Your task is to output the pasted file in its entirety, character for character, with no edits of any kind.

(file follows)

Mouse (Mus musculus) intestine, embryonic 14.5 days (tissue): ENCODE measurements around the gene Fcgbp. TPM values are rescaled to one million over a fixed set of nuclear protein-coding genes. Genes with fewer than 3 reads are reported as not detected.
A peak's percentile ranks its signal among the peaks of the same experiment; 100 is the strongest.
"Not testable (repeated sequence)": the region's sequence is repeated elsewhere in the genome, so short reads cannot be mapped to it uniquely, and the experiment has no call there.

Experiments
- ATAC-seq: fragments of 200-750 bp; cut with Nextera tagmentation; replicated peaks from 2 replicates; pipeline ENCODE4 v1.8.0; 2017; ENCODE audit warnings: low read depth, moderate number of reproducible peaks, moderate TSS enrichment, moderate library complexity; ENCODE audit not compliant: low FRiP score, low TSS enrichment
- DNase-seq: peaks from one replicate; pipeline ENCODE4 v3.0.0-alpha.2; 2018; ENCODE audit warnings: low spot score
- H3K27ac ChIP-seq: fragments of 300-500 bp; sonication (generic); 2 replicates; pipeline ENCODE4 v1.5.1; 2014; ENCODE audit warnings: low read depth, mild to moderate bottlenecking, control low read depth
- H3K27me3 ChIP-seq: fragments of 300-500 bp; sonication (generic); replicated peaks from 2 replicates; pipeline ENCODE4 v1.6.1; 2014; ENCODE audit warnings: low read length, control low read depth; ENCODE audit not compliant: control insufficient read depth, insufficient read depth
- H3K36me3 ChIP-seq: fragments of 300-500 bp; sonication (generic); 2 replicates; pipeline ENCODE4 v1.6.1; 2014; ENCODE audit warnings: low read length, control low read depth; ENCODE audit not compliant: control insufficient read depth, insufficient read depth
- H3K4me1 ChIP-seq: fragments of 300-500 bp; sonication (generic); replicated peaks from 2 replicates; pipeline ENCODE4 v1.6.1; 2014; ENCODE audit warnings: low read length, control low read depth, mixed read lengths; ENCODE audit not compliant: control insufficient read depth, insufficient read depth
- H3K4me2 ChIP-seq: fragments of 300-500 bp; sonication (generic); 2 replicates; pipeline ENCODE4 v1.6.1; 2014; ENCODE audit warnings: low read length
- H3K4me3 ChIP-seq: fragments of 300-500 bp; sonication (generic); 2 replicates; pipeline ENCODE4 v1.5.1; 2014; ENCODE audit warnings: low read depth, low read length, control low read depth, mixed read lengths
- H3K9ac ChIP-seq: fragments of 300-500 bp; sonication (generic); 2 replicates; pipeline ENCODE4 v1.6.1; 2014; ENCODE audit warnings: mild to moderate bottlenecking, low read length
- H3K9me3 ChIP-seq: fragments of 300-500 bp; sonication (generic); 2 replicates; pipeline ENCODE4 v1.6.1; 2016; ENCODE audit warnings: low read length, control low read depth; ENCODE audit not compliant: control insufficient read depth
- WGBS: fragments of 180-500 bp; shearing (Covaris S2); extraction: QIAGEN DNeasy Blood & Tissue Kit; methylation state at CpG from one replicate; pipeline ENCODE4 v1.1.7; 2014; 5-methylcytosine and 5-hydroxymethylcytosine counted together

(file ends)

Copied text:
Mouse (Mus musculus) intestine, embryonic 14.5 days (tissue): ENCODE measurements around the gene Fcgbp. TPM values are rescaled to one million over a fixed set of nuclear protein-coding genes. Genes with fewer than 3 reads are reported as not detected.
A peak's percentile ranks its signal among the peaks of the same experiment; 100 is the strongest.
"Not testable (repeated sequence)": the region's sequence is repeated elsewhere in the genome, so short reads cannot be mapped to it uniquely, and the experiment has no call there.

Experiments
- ATAC-seq: fragments of 200-750 bp; cut with Nextera tagmentation; replicated peaks from 2 replicates; pipeline ENCODE4 v1.8.0; 2017; ENCODE audit warnings: low read depth, moderate number of reproducible peaks, moderate TSS enrichment, moderate library complexity; ENCODE audit not compliant: low FRiP score, low TSS enrichment
- DNase-seq: peaks from one replicate; pipeline ENCODE4 v3.0.0-alpha.2; 2018; ENCODE audit warnings: low spot score
- H3K27ac ChIP-seq: fragments of 300-500 bp; sonication (generic); 2 replicates; pipeline ENCODE4 v1.5.1; 2014; ENCODE audit warnings: low read depth, mild to moderate bottlenecking, control low read depth
- H3K27me3 ChIP-seq: fragments of 300-500 bp; sonication (generic); replicated peaks from 2 replicates; pipeline ENCODE4 v1.6.1; 2014; ENCODE audit warnings: low read length, control low read depth; ENCODE audit not compliant: control insufficient read depth, insufficient read depth
- H3K36me3 ChIP-seq: fragments of 300-500 bp; sonication (generic); 2 replicates; pipeline ENCODE4 v1.6.1; 2014; ENCODE audit warnings: low read length, control low read depth; ENCODE audit not compliant: control insufficient read depth, insufficient read depth
- H3K4me1 ChIP-seq: fragments of 300-500 bp; sonication (generic); replicated peaks from 2 replicates; pipeline ENCODE4 v1.6.1; 2014; ENCODE audit warnings: low read length, control low read depth, mixed read lengths; ENCODE audit not compliant: control insufficient read depth, insufficient read depth
- H3K4me2 ChIP-seq: fragments of 300-500 bp; sonication (generic); 2 replicates; pipeline ENCODE4 v1.6.1; 2014; ENCODE audit warnings: low read length
- H3K4me3 ChIP-seq: fragments of 300-500 bp; sonication (generic); 2 replicates; pipeline ENCODE4 v1.5.1; 2014; ENCODE audit warnings: low read depth, low read length, control low read depth, mixed read lengths
- H3K9ac ChIP-seq: fragments of 300-500 bp; sonication (generic); 2 replicates; pipeline ENCODE4 v1.6.1; 2014; ENCODE audit warnings: mild to moderate bottlenecking, low read length
- H3K9me3 ChIP-seq: fragments of 300-500 bp; sonication (generic); 2 replicates; pipeline ENCODE4 v1.6.1; 2016; ENCODE audit warnings: low read length, control low read depth; ENCODE audit not compliant: control insufficient read depth
- WGBS: fragments of 180-500 bp; shearing (Covaris S2); extraction: QIAGEN DNeasy Blood & Tissue Kit; methylation state at CpG from one replicate; pipeline ENCODE4 v1.1.7; 2014; 5-methylcytosine and 5-hydroxymethylcytosine counted together